The development of competitive advantage is a crucial piece to the manufacturing industry, where companies in the sector must establish differences that prove to be an improvement over their competition.  Even in difficult economic times, these advantages should provide a clear distinction. More so, companies can trace their competitive advantages to their current situation in terms of production systems and manufacturing innovations. For example, the Internet of Things (IoT) has created a new business model with a high potential for changing nearly any industry. This technology is leading the digital transformation by helping manage, understand, and use volumes of data captured by an array of connected devices. Businesses that can use the data to improve will have a clear advantage.  

In the industrial sector, the implication is that the digital world is converging with the physical world by using information technology and communications with the goal of transforming traditional industrial processes and modifying areas of productivity. Under this context, the manufacturing industry is facing change in various fronts such as advances in the process of production, materials, and automation, among other changes set forth by technology derived from this new era of production. Therefore, many job opportunities are surfacing for individuals with experience in technological implementation in different areas of industrial processing by using creative techniques. For example, using new trends such as environmentally friendly alternatives create new industries with fields that did not previously exist, such as in SeQuential biodiesel.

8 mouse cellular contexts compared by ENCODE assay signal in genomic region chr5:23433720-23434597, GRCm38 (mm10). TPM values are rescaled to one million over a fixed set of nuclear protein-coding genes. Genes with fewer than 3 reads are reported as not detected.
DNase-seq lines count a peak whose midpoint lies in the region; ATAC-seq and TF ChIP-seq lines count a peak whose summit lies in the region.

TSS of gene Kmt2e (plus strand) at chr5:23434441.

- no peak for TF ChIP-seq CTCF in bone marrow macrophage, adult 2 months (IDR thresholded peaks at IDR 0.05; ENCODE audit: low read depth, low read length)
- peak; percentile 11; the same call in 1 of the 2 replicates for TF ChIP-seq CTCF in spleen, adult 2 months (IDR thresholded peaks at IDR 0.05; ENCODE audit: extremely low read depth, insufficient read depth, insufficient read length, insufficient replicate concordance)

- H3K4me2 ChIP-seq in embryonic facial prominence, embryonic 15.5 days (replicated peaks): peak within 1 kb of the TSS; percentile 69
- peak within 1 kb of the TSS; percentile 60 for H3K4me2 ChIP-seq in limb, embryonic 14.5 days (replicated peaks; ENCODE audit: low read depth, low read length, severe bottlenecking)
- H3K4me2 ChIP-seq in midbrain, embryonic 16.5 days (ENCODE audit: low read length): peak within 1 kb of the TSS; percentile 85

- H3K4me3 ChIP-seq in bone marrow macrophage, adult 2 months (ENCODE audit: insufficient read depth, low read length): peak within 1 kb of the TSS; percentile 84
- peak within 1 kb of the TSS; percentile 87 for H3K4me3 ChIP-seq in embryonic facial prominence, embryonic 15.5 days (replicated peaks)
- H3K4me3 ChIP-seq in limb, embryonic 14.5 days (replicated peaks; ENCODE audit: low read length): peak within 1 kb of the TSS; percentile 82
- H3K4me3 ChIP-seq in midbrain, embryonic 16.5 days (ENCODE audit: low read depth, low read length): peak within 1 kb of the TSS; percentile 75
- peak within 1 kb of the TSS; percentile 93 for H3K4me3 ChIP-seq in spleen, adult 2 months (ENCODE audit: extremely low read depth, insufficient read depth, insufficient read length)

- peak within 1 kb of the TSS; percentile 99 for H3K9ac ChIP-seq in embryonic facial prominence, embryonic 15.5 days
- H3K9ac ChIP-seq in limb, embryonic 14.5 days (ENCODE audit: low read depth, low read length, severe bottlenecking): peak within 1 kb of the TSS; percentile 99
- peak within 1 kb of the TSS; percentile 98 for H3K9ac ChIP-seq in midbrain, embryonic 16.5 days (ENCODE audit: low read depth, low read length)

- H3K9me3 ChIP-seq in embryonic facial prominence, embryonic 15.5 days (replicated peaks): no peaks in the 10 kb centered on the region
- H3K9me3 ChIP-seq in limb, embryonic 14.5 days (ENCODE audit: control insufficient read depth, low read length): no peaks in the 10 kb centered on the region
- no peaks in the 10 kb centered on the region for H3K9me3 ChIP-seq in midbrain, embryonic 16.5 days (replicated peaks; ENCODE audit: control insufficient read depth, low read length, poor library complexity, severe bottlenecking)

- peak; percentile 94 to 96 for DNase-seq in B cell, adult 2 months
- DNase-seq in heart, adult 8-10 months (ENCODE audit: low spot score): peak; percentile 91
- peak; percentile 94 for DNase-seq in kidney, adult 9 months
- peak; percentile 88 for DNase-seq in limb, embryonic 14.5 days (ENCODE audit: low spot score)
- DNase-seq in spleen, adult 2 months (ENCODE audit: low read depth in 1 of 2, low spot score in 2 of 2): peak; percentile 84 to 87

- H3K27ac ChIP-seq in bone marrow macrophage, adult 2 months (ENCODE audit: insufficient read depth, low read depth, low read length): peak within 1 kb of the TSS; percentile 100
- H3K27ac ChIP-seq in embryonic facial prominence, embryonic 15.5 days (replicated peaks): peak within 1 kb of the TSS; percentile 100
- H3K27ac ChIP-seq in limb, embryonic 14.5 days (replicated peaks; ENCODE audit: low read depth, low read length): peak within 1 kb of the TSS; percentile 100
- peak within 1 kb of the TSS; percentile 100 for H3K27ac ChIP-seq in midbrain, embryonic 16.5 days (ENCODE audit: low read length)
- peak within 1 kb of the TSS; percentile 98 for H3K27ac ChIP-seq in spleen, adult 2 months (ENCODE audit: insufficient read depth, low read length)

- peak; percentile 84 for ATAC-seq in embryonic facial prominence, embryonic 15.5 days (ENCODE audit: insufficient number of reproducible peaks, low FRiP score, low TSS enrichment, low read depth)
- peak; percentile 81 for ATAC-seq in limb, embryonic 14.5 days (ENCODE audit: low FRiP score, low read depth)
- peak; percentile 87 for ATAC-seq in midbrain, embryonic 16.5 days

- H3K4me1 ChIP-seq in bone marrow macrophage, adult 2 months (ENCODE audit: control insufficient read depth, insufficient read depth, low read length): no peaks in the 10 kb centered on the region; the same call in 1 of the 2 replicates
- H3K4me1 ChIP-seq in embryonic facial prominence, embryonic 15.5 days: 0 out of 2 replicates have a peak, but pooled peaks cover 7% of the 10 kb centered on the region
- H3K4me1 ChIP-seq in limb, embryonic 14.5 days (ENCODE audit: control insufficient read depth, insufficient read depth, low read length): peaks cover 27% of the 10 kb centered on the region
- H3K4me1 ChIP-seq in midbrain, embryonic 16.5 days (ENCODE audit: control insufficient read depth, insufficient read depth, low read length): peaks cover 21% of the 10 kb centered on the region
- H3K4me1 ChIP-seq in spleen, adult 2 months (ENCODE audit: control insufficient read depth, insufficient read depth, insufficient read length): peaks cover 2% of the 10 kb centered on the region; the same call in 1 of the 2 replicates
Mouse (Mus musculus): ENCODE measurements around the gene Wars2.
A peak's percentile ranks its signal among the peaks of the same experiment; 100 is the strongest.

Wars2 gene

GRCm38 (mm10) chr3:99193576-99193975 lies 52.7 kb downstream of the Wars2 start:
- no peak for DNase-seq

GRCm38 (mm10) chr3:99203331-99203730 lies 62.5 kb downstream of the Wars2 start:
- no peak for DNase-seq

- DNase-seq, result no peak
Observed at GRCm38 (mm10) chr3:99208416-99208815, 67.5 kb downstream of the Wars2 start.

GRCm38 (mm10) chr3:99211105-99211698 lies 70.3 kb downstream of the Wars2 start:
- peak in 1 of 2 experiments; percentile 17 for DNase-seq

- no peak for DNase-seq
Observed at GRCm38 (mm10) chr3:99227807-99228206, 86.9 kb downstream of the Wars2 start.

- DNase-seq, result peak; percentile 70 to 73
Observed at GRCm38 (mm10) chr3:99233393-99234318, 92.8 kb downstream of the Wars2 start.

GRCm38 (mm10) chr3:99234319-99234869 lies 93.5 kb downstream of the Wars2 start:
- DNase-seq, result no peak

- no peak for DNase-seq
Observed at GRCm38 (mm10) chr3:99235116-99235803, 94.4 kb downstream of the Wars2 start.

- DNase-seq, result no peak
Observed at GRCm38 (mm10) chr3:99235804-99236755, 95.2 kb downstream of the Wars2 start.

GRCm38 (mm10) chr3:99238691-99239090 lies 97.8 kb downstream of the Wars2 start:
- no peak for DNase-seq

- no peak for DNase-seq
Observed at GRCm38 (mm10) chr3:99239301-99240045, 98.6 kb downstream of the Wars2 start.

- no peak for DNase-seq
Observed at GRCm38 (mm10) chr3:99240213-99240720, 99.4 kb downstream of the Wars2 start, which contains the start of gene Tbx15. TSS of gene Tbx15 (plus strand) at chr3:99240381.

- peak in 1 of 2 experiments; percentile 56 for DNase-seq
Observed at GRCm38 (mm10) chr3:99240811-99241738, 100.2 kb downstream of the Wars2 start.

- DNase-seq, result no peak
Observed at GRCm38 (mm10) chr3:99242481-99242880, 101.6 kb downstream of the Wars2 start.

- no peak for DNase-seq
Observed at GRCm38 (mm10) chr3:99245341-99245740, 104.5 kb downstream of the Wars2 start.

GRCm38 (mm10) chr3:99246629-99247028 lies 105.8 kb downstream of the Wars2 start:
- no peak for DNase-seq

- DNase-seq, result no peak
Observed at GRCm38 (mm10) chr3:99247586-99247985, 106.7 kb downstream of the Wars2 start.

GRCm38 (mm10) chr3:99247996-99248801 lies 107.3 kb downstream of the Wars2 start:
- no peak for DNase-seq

New Challenge for the Manufacturing Industry

With the internet, access to data, and connected devices that store information, a new valuable resource emerges, and this connectivity allows businesses to build smarter supply chains, manufacturing processes, and ecosystems. Furthermore, organizations need to decide on where and how to invest in technology and identify where the company draws the greatest benefit, thus changing the model and creating a new competitive landscape. The technologies include the use of artificial intelligence, blockchain, and the internet of things all with the potential to improve processes, increase collaboration, and reduce costs and all are predicted to continue to grow in adoption. For example, experts estimate artificial intelligence to grow to $72 billion by 2022 while the use of blockchain will grow by more than 61 percent. With the choices available, the manufacturing industry needs to clearly articulate business objectives and understand where they fit within ecosystem of the emerging technologies. Job opportunities will surface as this understanding takes place.